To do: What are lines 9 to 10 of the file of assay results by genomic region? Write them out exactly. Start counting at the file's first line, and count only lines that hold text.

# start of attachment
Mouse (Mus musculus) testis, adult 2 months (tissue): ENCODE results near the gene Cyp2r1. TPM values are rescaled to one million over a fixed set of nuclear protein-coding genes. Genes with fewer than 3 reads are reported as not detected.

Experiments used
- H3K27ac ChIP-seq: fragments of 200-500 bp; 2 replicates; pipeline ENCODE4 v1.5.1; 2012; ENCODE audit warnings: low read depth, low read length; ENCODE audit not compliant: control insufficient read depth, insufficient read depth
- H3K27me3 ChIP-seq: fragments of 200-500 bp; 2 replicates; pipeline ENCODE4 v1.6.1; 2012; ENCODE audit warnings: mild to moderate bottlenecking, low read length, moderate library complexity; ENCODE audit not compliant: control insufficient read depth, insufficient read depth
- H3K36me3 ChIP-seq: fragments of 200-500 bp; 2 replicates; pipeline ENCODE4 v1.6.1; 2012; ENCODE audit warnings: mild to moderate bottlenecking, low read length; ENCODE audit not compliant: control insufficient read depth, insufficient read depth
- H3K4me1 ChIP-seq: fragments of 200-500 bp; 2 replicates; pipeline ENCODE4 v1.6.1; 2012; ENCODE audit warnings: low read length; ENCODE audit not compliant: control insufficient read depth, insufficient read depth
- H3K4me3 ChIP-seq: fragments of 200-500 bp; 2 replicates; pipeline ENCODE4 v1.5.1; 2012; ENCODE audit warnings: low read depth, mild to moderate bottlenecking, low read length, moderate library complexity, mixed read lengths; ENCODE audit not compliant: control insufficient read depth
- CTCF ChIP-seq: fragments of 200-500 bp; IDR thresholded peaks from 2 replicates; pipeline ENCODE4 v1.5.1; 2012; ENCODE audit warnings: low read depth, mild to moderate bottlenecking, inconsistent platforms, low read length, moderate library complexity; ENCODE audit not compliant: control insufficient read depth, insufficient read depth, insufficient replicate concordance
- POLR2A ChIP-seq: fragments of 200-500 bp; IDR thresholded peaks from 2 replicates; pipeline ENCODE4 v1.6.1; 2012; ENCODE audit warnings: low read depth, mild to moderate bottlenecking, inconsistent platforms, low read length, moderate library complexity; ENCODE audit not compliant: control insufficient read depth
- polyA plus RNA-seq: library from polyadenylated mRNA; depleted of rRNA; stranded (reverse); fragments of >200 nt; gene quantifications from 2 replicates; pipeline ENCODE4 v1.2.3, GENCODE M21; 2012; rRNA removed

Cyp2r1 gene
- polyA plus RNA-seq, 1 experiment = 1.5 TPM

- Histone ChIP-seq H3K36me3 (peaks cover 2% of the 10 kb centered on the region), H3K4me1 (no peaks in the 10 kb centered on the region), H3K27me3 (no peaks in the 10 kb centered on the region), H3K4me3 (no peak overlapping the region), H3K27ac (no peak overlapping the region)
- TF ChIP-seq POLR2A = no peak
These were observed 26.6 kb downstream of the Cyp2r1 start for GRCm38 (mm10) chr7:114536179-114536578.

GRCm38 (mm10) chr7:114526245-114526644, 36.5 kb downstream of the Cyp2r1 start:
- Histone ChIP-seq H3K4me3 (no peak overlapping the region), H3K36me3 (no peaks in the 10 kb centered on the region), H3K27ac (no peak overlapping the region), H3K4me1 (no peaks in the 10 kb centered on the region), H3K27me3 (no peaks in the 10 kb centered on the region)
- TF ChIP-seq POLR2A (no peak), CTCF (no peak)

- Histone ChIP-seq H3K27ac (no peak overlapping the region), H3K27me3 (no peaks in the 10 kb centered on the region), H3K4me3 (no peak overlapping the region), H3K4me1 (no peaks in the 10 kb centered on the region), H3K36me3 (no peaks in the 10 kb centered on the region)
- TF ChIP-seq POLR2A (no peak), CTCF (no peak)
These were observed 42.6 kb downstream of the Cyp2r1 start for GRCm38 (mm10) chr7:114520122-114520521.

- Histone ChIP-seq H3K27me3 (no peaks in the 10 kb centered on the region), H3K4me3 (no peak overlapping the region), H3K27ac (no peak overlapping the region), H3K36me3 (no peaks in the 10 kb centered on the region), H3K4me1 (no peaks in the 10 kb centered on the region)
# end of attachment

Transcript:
- POLR2A ChIP-seq: fragments of 200-500 bp; IDR thresholded peaks from 2 replicates; pipeline ENCODE4 v1.6.1; 2012; ENCODE audit warnings: low read depth, mild to moderate bottlenecking, inconsistent platforms, low read length, moderate library complexity; ENCODE audit not compliant: control insufficient read depth
- polyA plus RNA-seq: library from polyadenylated mRNA; depleted of rRNA; stranded (reverse); fragments of >200 nt; gene quantifications from 2 replicates; pipeline ENCODE4 v1.2.3, GENCODE M21; 2012; rRNA removed